Why Not Report?
Reports of sexual violence once again fill our morning paper, evening news and social media feeds. While each case is different, common themes exist. One of the most enduring – and harmful – trends is the “why’s.”
Why didn’t she report? Why didn’t she report sooner? Why didn’t she fight back? Why was she drinking? Why was she wearing that? Why was she out so late?
Society treats reports of sexual assault differently. Survivors – rather than perpetrators – are expected to answer the “why’s.” They must prove the assault and justify their actions in a way we do not see with other violent crimes.
The pattern of placing responsibility on a survivor has existed for centuries and continues today even after more than two decades of progress, research and data driven by the Violence Against Women Act.
We believe offenders until multiple victims come forward as if multiple victims are a mandatory tipping point for action. We dismiss the violent attacks of young men by reframing their actions as youthful indiscretions. We politicize violence against women to shift conversations.
And yet, we still ask why.
Bill Cosby victimized more than 60 women – many who attempted to report his assaults years ago – before he was held accountable. Each survivor telling a familiar story of not being believed or choosing to not initially report knowing his reputation wielded immense power
Larry Nassar used his power as a doctor in the world of competitive gymnastics to assault at least 332 girls and young women. Two athletes reported Nassar in 1997 – the same year Nassar is named team physician and an assistant professor at Michigan State University and three years before he’s named a team physician for the 2000 Olympic Games. Their complaints were ignored as were many others until media stories in 2016 forced Nassar to be reassigned from clinical duties, leading to his eventual arrest.
Brock Turner’s victim was unconscious during her assault and endured a lengthy trial to receive justice. Even with a guilty verdict and recommendations for prison from the probation department, the judge decides that the victim’s testimony and recommendations of the probation department are irrelevant. Turner receives a sentence of only six months. Turner refuses to accept responsibility – suggesting the assault was consensual and blaming use of alcohol for his violence. Turner’s refusal to be accountable is reaffirmed when he challenges his sentence citing the lack of fairness in having to register as a sex offender.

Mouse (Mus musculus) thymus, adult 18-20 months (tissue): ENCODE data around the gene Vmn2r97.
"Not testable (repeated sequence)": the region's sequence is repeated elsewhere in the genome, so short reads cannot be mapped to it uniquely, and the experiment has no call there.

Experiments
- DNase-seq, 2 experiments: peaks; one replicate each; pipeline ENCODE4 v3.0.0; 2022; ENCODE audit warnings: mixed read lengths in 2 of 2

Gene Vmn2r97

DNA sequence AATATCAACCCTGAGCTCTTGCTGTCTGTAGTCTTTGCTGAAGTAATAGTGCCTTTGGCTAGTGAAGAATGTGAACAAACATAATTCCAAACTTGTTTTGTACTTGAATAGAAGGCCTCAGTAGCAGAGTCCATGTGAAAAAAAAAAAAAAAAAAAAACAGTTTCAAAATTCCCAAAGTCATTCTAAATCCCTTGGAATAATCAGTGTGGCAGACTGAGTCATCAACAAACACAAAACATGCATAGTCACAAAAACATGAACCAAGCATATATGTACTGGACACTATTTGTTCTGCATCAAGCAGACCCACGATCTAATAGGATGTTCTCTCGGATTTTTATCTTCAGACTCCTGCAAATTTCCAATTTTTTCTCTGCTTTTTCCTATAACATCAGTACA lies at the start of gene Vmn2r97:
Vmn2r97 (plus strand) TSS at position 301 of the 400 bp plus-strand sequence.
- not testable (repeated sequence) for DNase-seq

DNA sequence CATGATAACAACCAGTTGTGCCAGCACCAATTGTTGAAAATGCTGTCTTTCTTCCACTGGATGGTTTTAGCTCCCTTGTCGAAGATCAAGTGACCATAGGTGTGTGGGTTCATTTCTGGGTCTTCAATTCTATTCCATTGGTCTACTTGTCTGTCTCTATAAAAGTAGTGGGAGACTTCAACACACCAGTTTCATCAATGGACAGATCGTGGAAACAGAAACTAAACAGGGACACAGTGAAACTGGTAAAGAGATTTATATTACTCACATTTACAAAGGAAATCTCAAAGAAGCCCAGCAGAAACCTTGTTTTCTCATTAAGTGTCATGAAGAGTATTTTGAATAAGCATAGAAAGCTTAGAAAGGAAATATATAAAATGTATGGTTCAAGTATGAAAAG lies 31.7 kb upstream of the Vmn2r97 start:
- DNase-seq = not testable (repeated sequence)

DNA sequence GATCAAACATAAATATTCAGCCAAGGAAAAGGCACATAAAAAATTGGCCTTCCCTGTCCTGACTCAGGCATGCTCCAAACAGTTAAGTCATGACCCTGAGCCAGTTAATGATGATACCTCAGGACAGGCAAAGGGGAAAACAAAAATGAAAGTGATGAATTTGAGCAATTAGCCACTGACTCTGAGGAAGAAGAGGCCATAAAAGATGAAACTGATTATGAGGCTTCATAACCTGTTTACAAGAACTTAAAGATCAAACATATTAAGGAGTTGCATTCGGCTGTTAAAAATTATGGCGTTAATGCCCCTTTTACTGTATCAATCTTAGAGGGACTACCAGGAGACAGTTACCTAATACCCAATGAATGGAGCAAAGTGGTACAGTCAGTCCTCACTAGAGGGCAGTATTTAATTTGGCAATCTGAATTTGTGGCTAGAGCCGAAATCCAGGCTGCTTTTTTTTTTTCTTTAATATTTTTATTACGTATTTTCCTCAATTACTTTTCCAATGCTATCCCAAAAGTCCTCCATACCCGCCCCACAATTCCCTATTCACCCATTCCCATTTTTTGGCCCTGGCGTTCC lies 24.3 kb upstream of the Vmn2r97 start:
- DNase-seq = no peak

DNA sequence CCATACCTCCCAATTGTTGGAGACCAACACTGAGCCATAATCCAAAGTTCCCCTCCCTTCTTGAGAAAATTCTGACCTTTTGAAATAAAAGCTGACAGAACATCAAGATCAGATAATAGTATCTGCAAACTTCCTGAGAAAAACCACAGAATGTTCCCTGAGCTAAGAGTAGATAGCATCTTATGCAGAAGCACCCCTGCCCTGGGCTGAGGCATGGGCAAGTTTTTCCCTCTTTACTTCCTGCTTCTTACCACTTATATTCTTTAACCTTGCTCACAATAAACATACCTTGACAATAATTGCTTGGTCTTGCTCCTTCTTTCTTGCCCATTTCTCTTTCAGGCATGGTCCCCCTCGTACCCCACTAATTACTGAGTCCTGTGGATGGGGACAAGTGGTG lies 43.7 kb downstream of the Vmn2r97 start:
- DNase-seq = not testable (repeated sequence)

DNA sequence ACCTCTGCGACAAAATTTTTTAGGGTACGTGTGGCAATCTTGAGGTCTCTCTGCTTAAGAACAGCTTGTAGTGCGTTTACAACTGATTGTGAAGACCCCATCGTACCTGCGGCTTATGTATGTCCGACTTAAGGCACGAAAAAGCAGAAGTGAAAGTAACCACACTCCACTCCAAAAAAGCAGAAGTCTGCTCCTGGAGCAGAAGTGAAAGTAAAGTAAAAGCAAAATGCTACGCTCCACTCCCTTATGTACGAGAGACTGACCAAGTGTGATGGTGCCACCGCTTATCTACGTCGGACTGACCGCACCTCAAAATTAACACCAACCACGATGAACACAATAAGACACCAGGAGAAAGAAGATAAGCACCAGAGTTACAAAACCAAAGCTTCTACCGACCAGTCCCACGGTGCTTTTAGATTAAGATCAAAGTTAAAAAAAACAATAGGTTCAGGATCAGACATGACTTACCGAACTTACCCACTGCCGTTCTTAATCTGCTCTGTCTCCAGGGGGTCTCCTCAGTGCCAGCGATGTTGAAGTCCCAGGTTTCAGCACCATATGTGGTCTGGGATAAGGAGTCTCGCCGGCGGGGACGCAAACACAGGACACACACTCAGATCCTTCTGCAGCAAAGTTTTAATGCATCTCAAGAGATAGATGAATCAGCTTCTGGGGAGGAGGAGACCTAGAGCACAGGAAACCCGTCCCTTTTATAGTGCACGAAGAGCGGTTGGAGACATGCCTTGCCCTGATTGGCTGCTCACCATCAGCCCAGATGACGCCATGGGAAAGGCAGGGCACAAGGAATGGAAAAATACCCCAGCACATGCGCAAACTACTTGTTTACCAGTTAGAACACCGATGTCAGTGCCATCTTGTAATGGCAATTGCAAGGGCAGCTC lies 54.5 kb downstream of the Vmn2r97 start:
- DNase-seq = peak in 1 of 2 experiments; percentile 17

Jerry Sandusky preyed on young boys from vulnerable backgrounds. An assistant coach reported Sandusky’s abuse in 2002 – nine years before he would finally be arrested. Sandusky’s reputation, and that of Penn State, was prioritized over victims.
Matthew Muller kidnapped a woman from her home in Solano County and later raped her while holding her against her will. After the victim was freed, she immediately reported the assault only to have law enforcement declare the accounts of the victim and her boyfriend to be hoaxes before having to backtrack and acknowledge the truth to her account. As Muller faces additional charges, he sought to represent himself – a move that would allow him to question his victim and to have access to the videos he filmed of his assaults. The fact that he has now requested a public defender is little solace and a powerful example of the re-victimization many survivors fear if they pursue justice.
Politicizing of sexual assault to shift focus from perpetrators and to discredit abusers is not a new trend. Survivor’s actions face scrutiny greater than that of the assailants. We dismiss sexual violence as youthful indiscretions or a misunderstanding. We look to the survivor in demanding the “why”.
If we are to build a community that does not tolerate sexual violence, we must ask the why’s of those who commit violence.
Why did you assault her?
We must ask the questions of ourselves.
Why didn’t I believe her?
Why do I place responsibility on the victim rather than the perpetrator?
We must commit to moving from why to what – what can we do and what needs to be different.
We must value prevention education beginning in grade school. We must educate all children about consent and the right to decide what happens to our bodies. We must instill respect for other’s and their choices as mandatory. We must empower those who are harmed to tell. We must believe them when they do.
We must believe survivors and understand that response to trauma may not “make sense” or even look the same in each instance. We must ensure all survivors have access to support that is survivor centered, culturally responsive, and trauma informed.
WEAVE has lived this reality for the past 30 years. As Sacramento County’s sole Rape Crisis Center, we have long been the safe place where survivors need not be asked why, and only hear “I believe you.”
For 30 years, WEAVE has been the safe place to say “me too”. We have been the place where there are no “why’s” – only “I believe you.” We cannot do this alone. We need your help in asking the right questions and creating the change we need and the next generation deserves.